“Train Wreck” Two words you don’t want to hear from an Ergonomics Specialist in regards to your work area.
So it looks like I will either get a new desk or the addition of a keyboard shelf to my current setup. While in my past few positions, I’ve always had ergonomic workstations…more so than others, I don’t currently. I have wrist guards on my mouse and two on my keyboard. But I like to sit low….so I was asked to raise my work chair and now I feel like I’m floating. I haven’t had any pain issues since I moved to my new office.
The specialist said something about my mouse setup, but I really don’t feel it is an issue. My right arm (mouse hand) is in a comftorable position, but my left is cramped as I have a keyboard pad and a wrist pad supporting my typing. I tend to like my alphabet in front of me with the numerical pad to the side, so my typing angle appears off.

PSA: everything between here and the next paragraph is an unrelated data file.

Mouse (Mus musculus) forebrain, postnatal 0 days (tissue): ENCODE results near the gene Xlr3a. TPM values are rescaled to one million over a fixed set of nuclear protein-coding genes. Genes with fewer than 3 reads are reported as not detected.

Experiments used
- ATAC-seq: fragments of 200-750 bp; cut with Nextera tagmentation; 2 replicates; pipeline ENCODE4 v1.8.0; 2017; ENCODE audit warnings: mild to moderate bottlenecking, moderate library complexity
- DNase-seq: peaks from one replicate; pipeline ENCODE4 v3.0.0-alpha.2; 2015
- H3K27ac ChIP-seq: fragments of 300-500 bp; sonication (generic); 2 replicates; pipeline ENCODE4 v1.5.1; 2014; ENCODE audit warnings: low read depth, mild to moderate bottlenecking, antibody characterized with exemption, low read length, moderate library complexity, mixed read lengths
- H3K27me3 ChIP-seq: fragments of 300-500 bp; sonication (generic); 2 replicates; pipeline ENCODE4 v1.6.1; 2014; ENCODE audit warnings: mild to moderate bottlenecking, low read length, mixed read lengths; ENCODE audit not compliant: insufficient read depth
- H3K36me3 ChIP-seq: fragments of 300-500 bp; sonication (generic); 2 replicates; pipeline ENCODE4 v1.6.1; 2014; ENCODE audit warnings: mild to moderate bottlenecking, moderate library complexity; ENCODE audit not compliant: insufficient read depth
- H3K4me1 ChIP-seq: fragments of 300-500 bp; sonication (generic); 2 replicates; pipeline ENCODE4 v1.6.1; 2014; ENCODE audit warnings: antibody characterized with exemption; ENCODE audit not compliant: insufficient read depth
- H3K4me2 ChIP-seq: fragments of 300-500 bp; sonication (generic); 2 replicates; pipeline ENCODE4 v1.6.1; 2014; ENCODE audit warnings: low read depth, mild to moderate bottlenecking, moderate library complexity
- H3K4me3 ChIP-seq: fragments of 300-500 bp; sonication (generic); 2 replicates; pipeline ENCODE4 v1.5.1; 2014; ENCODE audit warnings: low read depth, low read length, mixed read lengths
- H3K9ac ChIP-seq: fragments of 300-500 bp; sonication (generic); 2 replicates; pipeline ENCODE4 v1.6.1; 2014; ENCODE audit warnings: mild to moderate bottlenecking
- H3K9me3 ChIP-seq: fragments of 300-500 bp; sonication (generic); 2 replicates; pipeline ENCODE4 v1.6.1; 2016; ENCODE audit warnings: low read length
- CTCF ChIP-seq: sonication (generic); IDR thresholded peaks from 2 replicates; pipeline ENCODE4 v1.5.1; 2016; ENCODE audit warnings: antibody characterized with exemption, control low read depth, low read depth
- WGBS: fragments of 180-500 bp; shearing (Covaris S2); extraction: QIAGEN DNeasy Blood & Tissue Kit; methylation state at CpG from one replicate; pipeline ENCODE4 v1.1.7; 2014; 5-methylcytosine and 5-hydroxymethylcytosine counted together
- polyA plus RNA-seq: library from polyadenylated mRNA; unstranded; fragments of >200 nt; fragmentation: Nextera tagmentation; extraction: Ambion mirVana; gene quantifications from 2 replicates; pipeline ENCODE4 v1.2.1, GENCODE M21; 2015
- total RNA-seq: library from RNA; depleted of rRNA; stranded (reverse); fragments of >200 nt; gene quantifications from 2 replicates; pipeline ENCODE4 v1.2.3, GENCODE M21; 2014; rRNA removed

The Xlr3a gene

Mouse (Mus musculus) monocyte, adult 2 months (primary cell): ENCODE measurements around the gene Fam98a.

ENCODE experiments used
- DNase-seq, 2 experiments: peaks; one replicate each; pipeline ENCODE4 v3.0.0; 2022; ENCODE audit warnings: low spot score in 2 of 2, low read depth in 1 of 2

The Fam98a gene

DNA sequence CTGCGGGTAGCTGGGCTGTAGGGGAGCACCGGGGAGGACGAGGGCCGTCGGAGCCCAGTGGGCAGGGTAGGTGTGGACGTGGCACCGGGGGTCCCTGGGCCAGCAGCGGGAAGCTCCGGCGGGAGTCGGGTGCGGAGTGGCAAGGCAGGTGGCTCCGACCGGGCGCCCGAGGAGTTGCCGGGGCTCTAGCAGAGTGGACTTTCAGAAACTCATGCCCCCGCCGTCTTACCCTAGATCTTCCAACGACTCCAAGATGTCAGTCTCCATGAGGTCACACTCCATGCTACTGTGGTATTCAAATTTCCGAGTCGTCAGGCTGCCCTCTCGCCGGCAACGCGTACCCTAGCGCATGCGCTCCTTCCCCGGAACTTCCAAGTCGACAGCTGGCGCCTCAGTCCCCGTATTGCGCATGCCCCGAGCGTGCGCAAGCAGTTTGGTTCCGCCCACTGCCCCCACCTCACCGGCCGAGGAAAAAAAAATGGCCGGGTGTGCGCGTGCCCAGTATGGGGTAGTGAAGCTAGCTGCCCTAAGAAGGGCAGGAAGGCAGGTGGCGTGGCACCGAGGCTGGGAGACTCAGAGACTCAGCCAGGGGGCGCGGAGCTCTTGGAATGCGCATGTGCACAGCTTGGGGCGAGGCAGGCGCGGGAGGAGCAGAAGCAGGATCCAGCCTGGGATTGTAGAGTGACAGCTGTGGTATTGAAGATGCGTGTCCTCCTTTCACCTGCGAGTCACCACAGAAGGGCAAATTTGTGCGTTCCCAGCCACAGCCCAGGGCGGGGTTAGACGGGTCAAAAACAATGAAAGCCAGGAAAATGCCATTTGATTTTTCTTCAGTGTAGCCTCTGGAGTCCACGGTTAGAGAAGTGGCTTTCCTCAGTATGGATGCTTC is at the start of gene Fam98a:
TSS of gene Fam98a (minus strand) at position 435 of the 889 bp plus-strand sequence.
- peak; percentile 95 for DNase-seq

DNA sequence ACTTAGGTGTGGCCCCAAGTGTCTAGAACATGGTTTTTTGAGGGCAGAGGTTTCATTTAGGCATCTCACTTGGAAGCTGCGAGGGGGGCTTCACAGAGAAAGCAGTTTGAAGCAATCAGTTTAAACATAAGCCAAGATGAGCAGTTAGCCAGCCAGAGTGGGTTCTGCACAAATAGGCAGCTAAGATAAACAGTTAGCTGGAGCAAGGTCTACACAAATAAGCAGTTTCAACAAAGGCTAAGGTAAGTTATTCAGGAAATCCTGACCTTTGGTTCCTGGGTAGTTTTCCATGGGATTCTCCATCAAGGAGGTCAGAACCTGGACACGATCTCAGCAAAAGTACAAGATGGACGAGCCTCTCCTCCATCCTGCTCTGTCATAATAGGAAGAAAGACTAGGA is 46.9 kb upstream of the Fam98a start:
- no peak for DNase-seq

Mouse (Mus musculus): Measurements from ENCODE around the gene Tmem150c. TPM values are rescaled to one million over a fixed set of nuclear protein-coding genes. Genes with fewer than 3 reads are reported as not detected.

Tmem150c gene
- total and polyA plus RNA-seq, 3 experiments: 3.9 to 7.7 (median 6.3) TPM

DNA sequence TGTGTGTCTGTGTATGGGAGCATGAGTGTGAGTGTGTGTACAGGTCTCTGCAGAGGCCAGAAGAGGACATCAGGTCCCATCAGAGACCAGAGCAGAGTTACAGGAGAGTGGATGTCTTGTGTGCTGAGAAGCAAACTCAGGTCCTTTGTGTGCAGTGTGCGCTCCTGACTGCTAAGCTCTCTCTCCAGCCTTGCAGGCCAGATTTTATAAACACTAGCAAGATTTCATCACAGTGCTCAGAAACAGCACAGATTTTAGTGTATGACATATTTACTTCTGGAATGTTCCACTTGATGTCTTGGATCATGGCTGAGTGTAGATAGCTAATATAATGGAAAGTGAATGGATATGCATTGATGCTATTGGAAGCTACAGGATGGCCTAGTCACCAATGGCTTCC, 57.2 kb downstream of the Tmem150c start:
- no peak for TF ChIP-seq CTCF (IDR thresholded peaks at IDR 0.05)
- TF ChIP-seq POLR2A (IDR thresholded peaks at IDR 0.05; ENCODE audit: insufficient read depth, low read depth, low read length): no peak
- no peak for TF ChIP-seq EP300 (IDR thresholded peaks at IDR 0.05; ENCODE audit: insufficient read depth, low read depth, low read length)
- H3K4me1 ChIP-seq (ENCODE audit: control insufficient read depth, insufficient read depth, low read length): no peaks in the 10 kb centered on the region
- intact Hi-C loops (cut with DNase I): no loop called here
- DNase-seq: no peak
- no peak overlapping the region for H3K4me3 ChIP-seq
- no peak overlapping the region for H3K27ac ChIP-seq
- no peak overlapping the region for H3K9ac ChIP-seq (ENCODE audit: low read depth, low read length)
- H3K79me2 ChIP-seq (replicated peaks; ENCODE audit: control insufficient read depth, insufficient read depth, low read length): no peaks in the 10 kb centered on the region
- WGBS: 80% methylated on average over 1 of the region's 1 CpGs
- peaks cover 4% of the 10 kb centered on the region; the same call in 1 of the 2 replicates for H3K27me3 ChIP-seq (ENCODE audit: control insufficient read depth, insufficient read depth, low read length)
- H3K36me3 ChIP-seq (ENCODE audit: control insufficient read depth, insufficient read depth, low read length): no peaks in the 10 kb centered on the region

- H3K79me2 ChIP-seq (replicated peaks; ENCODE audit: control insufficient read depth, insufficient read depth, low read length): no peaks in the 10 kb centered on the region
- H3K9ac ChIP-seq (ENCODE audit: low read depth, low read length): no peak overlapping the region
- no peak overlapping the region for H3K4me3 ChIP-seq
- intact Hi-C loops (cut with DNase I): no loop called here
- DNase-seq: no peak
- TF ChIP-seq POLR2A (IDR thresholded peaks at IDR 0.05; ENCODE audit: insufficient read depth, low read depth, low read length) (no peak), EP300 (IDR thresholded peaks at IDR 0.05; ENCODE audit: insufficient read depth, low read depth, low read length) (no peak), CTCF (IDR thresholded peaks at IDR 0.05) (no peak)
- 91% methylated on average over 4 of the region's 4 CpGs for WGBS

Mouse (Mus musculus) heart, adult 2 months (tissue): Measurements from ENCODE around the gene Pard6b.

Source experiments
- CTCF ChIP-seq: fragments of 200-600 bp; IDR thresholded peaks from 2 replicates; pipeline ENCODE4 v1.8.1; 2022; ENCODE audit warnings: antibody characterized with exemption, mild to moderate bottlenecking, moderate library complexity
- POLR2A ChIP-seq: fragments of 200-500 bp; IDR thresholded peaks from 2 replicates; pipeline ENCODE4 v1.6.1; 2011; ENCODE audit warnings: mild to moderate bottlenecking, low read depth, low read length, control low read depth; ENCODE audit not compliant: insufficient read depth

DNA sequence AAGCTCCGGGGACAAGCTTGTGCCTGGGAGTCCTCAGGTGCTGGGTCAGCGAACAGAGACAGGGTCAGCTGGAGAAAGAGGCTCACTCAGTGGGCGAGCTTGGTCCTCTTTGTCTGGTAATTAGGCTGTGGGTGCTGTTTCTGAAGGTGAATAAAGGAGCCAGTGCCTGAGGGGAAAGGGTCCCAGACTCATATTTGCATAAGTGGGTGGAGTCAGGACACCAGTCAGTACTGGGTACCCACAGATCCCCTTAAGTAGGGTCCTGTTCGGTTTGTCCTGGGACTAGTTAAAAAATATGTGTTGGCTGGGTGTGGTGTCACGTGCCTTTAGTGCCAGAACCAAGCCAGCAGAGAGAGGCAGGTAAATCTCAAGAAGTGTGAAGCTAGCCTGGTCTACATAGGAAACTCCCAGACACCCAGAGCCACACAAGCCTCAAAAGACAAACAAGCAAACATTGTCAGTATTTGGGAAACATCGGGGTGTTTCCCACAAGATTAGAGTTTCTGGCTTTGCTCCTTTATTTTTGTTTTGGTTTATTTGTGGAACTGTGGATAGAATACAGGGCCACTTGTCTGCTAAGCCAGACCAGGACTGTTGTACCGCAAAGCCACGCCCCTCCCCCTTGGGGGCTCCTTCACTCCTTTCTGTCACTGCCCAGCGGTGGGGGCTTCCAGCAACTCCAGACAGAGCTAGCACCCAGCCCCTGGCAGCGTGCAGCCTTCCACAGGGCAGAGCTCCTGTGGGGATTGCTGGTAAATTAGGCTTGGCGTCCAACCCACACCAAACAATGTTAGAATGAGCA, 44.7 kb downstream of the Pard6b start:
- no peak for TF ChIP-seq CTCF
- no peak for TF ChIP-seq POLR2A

I tend to like small, 84-key non-numeric, keyboards. I have an old Cherry PS/2 keyboard like this, that I now use on my Dreamcast. I like the Happy Hacking keyboards, but they don’t have a built-in mouse either. I don’t like touch pads (even though I use one daily on my PowerBook). My ideal keyboard is one that IBM had a few years ago. It doesn’t have the number pad to the right, like a laptop, and it had a built-in IBM mouse like the ThinkPads, PCkeyboards.com had it available at one point., but expensive (to me). Now I wonder if I could even use this on a Mac via a PS2 to USB converter. I have a wireless keyboard like the IBM clone, but it has a mouse in the upper right corner and was difficult for me to use. I might try it again.
While trying to find who made those IBM touchpoint clones, I found David’s old discussion about keyboards